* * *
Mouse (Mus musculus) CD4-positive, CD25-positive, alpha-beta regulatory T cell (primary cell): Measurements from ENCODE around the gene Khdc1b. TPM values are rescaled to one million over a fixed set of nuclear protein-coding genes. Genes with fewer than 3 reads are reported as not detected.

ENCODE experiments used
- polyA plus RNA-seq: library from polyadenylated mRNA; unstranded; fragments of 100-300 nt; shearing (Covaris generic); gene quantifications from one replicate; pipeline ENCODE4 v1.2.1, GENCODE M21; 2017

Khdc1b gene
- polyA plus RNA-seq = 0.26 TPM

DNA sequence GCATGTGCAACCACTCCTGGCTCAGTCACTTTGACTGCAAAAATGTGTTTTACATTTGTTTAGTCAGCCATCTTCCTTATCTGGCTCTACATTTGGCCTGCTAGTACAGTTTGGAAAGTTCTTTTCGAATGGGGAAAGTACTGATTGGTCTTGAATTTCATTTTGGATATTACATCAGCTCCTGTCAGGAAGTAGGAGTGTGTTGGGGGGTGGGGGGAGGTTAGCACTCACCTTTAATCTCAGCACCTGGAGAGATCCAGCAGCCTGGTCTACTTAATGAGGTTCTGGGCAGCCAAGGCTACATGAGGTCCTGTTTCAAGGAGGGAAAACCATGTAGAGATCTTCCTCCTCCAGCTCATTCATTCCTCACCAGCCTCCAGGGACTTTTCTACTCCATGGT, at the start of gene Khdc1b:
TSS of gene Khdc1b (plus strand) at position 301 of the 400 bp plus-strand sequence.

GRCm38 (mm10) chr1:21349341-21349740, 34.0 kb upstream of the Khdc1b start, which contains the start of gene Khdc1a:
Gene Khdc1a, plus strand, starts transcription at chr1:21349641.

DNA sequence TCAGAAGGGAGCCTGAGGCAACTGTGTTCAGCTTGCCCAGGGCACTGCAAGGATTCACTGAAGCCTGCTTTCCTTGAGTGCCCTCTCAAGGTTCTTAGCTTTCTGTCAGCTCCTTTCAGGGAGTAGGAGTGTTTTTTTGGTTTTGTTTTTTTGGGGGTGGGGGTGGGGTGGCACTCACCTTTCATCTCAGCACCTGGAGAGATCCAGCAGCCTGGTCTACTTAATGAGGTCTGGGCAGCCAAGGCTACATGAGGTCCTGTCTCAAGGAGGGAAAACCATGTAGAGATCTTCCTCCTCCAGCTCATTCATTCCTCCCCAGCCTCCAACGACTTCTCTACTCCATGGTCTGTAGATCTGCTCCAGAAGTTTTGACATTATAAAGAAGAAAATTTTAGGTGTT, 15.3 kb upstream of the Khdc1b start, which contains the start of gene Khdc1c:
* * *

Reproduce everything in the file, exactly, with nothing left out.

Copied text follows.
Mouse (Mus musculus) CD4-positive, CD25-positive, alpha-beta regulatory T cell (primary cell): Measurements from ENCODE around the gene Khdc1b. TPM values are rescaled to one million over a fixed set of nuclear protein-coding genes. Genes with fewer than 3 reads are reported as not detected.

ENCODE experiments used
- polyA plus RNA-seq: library from polyadenylated mRNA; unstranded; fragments of 100-300 nt; shearing (Covaris generic); gene quantifications from one replicate; pipeline ENCODE4 v1.2.1, GENCODE M21; 2017

Khdc1b gene
- polyA plus RNA-seq = 0.26 TPM

DNA sequence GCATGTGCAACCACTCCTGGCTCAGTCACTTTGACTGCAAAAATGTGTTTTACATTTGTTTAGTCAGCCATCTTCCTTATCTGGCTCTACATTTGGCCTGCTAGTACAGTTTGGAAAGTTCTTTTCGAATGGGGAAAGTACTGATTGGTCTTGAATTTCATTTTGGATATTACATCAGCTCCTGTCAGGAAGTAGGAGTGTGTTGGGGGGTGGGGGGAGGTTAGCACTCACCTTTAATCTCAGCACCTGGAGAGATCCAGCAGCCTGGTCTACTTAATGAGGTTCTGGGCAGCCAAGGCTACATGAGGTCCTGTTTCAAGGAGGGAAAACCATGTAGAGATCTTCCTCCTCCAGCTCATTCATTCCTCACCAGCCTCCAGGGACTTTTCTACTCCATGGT, at the start of gene Khdc1b:
TSS of gene Khdc1b (plus strand) at position 301 of the 400 bp plus-strand sequence.

GRCm38 (mm10) chr1:21349341-21349740, 34.0 kb upstream of the Khdc1b start, which contains the start of gene Khdc1a:
Gene Khdc1a, plus strand, starts transcription at chr1:21349641.

DNA sequence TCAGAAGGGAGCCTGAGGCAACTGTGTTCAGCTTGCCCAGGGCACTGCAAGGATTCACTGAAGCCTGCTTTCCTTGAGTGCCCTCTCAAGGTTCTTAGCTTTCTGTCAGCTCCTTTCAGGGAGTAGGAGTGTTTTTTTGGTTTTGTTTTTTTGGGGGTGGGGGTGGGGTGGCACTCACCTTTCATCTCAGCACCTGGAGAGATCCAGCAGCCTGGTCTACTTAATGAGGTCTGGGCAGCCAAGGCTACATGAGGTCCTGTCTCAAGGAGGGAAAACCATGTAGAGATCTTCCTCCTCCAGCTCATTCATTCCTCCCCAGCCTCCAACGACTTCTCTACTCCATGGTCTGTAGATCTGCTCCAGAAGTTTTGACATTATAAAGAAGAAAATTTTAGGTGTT, 15.3 kb upstream of the Khdc1b start, which contains the start of gene Khdc1c: